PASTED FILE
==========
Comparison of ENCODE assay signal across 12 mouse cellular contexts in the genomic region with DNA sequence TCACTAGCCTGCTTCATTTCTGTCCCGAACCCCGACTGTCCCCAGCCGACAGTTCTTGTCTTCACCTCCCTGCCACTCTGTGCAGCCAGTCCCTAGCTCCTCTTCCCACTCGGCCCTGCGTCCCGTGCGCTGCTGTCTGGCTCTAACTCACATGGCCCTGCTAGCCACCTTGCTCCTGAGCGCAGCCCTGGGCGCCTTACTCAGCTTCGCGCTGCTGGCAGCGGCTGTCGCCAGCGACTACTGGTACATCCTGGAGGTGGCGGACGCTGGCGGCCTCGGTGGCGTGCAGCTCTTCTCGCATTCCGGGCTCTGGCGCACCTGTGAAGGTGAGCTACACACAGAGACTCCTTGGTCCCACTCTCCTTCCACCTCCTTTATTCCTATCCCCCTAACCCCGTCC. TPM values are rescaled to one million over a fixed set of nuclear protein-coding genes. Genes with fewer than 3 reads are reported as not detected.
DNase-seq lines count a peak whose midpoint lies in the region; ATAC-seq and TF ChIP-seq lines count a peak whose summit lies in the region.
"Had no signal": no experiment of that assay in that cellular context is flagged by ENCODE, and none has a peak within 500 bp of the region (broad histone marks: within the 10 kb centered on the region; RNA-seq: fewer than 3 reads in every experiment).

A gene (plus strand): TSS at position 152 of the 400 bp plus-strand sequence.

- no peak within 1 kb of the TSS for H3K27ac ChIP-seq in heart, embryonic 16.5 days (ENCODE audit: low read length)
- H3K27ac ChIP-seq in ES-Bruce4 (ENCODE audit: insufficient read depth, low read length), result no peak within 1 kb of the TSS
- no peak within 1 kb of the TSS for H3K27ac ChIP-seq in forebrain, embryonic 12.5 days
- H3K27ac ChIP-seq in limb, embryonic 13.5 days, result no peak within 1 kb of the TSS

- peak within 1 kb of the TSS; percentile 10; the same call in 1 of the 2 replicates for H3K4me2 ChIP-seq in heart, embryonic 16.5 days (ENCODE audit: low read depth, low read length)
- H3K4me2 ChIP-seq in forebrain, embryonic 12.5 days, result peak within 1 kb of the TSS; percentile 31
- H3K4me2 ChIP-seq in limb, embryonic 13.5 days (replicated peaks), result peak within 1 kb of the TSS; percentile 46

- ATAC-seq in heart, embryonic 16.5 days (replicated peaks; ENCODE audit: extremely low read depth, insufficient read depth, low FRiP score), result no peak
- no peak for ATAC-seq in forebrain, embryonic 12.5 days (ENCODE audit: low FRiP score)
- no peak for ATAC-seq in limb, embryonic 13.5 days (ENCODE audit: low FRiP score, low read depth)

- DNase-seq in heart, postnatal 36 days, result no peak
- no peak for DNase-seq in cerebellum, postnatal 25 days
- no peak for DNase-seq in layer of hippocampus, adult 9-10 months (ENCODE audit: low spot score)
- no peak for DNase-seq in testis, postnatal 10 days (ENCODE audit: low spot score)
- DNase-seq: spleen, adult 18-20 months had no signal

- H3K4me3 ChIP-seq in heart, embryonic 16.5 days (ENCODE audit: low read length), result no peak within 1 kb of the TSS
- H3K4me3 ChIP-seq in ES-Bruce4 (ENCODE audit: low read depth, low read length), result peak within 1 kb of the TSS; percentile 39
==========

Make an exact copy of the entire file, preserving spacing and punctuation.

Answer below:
Comparison of ENCODE assay signal across 12 mouse cellular contexts in the genomic region with DNA sequence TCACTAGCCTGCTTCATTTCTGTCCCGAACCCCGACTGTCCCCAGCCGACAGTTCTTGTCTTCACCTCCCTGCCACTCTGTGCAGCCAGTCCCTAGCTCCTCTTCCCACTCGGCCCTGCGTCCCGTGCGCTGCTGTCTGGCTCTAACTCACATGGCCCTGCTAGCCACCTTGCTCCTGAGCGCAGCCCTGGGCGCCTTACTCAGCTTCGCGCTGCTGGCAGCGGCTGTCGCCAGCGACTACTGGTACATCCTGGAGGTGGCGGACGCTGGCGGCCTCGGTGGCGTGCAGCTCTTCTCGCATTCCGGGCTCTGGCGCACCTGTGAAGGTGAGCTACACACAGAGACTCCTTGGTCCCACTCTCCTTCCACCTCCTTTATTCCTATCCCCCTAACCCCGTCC. TPM values are rescaled to one million over a fixed set of nuclear protein-coding genes. Genes with fewer than 3 reads are reported as not detected.
DNase-seq lines count a peak whose midpoint lies in the region; ATAC-seq and TF ChIP-seq lines count a peak whose summit lies in the region.
"Had no signal": no experiment of that assay in that cellular context is flagged by ENCODE, and none has a peak within 500 bp of the region (broad histone marks: within the 10 kb centered on the region; RNA-seq: fewer than 3 reads in every experiment).

A gene (plus strand): TSS at position 152 of the 400 bp plus-strand sequence.

- no peak within 1 kb of the TSS for H3K27ac ChIP-seq in heart, embryonic 16.5 days (ENCODE audit: low read length)
- H3K27ac ChIP-seq in ES-Bruce4 (ENCODE audit: insufficient read depth, low read length), result no peak within 1 kb of the TSS
- no peak within 1 kb of the TSS for H3K27ac ChIP-seq in forebrain, embryonic 12.5 days
- H3K27ac ChIP-seq in limb, embryonic 13.5 days, result no peak within 1 kb of the TSS

- peak within 1 kb of the TSS; percentile 10; the same call in 1 of the 2 replicates for H3K4me2 ChIP-seq in heart, embryonic 16.5 days (ENCODE audit: low read depth, low read length)
- H3K4me2 ChIP-seq in forebrain, embryonic 12.5 days, result peak within 1 kb of the TSS; percentile 31
- H3K4me2 ChIP-seq in limb, embryonic 13.5 days (replicated peaks), result peak within 1 kb of the TSS; percentile 46

- ATAC-seq in heart, embryonic 16.5 days (replicated peaks; ENCODE audit: extremely low read depth, insufficient read depth, low FRiP score), result no peak
- no peak for ATAC-seq in forebrain, embryonic 12.5 days (ENCODE audit: low FRiP score)
- no peak for ATAC-seq in limb, embryonic 13.5 days (ENCODE audit: low FRiP score, low read depth)

- DNase-seq in heart, postnatal 36 days, result no peak
- no peak for DNase-seq in cerebellum, postnatal 25 days
- no peak for DNase-seq in layer of hippocampus, adult 9-10 months (ENCODE audit: low spot score)
- no peak for DNase-seq in testis, postnatal 10 days (ENCODE audit: low spot score)
- DNase-seq: spleen, adult 18-20 months had no signal

- H3K4me3 ChIP-seq in heart, embryonic 16.5 days (ENCODE audit: low read length), result no peak within 1 kb of the TSS
- H3K4me3 ChIP-seq in ES-Bruce4 (ENCODE audit: low read depth, low read length), result peak within 1 kb of the TSS; percentile 39